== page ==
I've got the book on order for myself right now, but gleaning the reviews and writings about it, a lot of what I'm seeing has a lot in common with the Theory of Constraints view of marketing "at the margins" as a way of growth and of recognizing the value of "low margin" products to a market constrained organization. According to Christensen, in a Business 2.0 interview, the book's core is about...
Why sticking to core competencies is a bad idea: "It's dangerously inward looking. Competitiveness is more about doing what customers value than doing what you think you're good at."
The TOC model of developing market offerings -- the products and services and terms that wrap around them -- is all about looking at the constraints and core problems faced by your targeted market segments, and finding a way to position your offerings to address them. This is critical because, while you are selling a product or service, what the customer is actually buying is a solution to their problems. And the most valuable problems are associated with constraints and/or deep core problems at found at the root of many symptoms. Value is in the eye of the buyer.
Why it's difficult for companies to sustain growth: "There are many explanations -- bad management, aversion to risk, the unpredictability of innovation -- but the way established companies filter new ideas encourages executives to get it wrong. They have to define new markets using available data, but by the time the data is clear, the game is already over."
One of the key erroneous filters of ideas, according to the TOC litany, is based in the "data" known as "product margin." Too much attention is paid to this distorted and distorting piece of data. In organizations that are externally constrained, like those post-bubble tech companies that have more capacity than their markets are absorbing, concern about small margins might kill products, when if they have the capacity to produce them with largely existing resources, most of the difference between directly variable raw costs and revenue can really go straight to the bottom line. Misguided attempts to allocate non-variable direct labor and overhead to particular products, through either traditional cost accounting or activity-based management, leads to filters that are misaligned with what should be the company's goal -- increasing company throughput and revenues. Profitable growth starts at the top line, not with the results of funny-money allocations.
How to ensure that your company is the disruptor, not the disruptee: "You know that expression, 'If you build a better mousetrap, they'll beat a path to your door'? Well, it's not true. Someone will build a cheaper, not-as-good mousetrap, which you'll dismiss at first but which eventually steals your customers. Historically, established companies have stayed atop their industries by creating separate organizations that can follow completely different business models. The book describes how you know when it's time to take that step."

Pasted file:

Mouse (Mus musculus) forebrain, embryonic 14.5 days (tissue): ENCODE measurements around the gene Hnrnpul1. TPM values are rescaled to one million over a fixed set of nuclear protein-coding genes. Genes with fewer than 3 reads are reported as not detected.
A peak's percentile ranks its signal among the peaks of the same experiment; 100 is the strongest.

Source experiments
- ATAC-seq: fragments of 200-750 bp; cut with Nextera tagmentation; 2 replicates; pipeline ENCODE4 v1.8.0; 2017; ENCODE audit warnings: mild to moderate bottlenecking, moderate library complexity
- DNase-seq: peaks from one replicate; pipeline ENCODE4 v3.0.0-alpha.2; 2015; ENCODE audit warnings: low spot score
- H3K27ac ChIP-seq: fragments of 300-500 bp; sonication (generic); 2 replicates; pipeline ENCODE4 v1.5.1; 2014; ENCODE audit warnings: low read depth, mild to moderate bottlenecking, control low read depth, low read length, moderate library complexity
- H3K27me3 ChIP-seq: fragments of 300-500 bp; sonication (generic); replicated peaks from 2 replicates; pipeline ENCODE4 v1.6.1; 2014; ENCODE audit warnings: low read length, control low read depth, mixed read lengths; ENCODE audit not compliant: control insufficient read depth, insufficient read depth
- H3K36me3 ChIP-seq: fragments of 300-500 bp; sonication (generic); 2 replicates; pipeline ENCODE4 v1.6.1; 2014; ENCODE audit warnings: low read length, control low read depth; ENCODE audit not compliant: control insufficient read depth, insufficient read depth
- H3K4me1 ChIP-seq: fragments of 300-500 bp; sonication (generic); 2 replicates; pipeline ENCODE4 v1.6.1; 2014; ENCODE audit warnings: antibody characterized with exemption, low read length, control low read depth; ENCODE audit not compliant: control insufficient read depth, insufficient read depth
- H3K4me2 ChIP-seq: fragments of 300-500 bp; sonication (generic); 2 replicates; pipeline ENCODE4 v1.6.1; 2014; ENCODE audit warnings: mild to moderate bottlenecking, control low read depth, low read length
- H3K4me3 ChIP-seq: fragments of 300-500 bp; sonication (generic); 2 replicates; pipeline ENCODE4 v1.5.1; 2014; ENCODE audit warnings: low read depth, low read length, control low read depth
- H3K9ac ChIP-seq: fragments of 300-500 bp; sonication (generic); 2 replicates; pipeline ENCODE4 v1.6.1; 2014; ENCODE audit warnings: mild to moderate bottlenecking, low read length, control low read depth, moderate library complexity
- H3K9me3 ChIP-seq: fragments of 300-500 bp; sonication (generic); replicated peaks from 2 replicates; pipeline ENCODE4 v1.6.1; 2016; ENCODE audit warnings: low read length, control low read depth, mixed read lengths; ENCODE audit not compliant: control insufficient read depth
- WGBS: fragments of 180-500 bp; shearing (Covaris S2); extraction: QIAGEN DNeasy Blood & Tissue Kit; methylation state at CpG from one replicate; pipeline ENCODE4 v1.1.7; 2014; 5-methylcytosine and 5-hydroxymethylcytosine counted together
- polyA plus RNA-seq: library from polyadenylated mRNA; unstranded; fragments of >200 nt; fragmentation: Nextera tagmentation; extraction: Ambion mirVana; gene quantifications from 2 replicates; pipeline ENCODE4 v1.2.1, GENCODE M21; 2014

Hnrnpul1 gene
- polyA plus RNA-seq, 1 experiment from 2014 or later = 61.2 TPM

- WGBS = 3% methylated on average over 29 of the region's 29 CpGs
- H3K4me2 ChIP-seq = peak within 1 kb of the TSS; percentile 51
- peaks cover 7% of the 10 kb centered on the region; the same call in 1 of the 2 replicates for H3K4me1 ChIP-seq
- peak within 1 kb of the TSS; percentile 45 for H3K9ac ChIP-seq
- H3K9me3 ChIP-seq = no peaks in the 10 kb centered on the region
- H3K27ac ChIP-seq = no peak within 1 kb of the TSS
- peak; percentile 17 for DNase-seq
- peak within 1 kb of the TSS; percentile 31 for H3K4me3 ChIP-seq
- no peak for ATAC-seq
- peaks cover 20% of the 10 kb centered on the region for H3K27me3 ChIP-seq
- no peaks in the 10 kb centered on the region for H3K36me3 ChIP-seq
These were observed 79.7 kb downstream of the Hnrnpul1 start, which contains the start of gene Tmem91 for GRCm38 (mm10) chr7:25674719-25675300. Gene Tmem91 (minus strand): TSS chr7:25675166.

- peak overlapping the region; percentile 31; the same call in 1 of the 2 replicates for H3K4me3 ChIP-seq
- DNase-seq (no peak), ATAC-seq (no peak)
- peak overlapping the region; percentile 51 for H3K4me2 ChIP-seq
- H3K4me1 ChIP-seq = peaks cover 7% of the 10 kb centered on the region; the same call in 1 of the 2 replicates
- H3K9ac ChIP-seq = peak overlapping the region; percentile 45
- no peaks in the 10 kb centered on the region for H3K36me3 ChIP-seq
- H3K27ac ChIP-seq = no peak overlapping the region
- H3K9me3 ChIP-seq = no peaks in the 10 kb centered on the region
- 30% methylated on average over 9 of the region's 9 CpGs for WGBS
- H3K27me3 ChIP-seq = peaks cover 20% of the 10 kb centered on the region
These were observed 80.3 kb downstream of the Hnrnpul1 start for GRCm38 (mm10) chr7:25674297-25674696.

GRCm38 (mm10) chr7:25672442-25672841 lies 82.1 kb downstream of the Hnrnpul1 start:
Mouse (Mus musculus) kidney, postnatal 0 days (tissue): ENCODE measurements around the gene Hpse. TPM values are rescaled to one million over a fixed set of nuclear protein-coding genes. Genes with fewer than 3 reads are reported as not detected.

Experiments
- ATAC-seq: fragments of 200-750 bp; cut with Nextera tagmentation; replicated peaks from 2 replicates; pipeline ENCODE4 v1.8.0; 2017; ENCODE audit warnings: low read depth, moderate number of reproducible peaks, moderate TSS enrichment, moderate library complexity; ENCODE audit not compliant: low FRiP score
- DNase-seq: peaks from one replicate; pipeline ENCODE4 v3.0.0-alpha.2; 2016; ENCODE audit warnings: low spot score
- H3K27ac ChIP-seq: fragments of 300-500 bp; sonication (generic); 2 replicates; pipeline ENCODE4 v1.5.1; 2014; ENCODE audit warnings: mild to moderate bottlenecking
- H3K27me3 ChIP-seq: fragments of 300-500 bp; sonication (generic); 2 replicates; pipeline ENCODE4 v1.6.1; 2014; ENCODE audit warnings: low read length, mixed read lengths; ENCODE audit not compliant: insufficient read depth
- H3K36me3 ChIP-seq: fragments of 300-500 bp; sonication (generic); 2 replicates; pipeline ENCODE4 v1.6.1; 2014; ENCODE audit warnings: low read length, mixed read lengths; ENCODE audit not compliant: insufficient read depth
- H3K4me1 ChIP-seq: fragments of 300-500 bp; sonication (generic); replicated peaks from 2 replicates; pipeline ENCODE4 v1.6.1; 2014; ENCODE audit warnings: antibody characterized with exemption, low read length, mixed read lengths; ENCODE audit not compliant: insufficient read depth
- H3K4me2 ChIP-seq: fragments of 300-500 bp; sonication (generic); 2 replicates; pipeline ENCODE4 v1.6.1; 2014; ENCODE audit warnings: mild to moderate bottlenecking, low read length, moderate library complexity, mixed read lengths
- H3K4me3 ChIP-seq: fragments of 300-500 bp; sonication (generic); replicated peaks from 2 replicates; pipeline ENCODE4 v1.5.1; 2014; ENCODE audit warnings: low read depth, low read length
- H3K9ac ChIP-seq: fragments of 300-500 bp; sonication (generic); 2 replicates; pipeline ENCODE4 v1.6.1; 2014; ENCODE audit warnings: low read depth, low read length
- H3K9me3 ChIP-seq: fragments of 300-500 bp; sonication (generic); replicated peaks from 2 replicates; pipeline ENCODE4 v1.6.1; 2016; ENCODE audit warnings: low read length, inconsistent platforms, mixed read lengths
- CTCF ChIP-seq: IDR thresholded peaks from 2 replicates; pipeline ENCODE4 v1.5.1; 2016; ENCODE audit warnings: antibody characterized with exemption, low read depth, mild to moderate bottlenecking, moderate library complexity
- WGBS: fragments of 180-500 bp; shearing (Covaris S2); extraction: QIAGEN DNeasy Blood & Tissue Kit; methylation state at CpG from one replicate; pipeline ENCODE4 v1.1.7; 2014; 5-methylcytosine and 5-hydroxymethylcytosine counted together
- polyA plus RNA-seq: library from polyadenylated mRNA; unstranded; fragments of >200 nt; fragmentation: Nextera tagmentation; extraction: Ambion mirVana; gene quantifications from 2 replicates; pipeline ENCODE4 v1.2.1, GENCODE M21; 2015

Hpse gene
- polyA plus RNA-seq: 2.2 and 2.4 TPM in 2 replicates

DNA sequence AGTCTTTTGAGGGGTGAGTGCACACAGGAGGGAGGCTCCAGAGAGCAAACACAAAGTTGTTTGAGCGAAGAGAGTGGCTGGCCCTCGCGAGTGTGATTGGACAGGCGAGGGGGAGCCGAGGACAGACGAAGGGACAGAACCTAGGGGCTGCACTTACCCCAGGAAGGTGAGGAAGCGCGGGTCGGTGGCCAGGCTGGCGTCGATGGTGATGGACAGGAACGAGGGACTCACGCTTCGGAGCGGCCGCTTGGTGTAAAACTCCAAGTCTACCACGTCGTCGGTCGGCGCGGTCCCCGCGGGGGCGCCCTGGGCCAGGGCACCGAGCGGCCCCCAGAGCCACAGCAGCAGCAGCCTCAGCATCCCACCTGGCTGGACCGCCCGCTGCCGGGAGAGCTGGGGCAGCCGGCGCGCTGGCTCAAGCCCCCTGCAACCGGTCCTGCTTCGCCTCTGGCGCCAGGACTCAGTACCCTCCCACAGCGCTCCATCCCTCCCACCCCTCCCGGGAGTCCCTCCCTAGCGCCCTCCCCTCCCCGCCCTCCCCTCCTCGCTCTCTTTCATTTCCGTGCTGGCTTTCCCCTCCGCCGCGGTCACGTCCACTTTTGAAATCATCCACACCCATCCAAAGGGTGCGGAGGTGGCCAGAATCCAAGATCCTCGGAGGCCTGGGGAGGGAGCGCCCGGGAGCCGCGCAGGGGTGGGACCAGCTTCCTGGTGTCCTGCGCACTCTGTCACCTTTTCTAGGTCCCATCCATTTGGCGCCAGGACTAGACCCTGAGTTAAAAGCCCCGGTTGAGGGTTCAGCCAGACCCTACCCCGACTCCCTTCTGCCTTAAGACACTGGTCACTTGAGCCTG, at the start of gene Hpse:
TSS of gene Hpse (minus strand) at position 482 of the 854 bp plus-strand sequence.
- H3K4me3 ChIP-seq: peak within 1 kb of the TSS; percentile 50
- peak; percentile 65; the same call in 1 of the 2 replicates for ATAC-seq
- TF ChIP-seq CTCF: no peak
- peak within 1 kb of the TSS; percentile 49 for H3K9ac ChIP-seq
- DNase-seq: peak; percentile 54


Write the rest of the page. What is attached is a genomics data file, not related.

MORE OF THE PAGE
"Separate organizations" is one way to do it. Another way is to use the TOC mantra of "segmenting markets, not resources." It's about designing tweaks of product characteristics "at the margins" of the basic offering and clearly mapping those tweaks to well-understood segments who will be happy to pay a premium because one of your tweaks addresses their constraint or helps to solve a core problem, or simply solves a problem for them. The various combinations of tweaks and new products adds up to a collection of business models that can be managed without organizational disruption and inefficiency of "separate organizations."

Another tenet of the TOC approach to marketing and product development is not only to look at your immediate customer, but also to their customers further down the supply chain. Along these lines, a Fast Company article links Cristensen's Innovator's Dilemma to the success of a TOC-savvy company...
At Harvard Business School, Professor Christensen is watching his old favorite industry's most recent transformation with considerable interest. "The fundamental elements of The Innovator's Dilemma are always at work within all companies," he says. "It's like the laws of gravity. But in the same way that airplanes can fly, companies can sometimes overcome some of these pressures. If Seagate is figuring out how to sell smaller, cheaper, and simpler drives to a big new class of customers, it has a high probability of success."
Smaller, cheaper, and simpler might mean lower margin. And it can also mean higher growth in an industry whose product line is subject to the acceleration of innovation. Once again, the book is The Innovator's Solution: Creating and Sustaining Successful Growth. Check it out. I'll report back once I'm done reading it if my take on the synopses is in line or off base.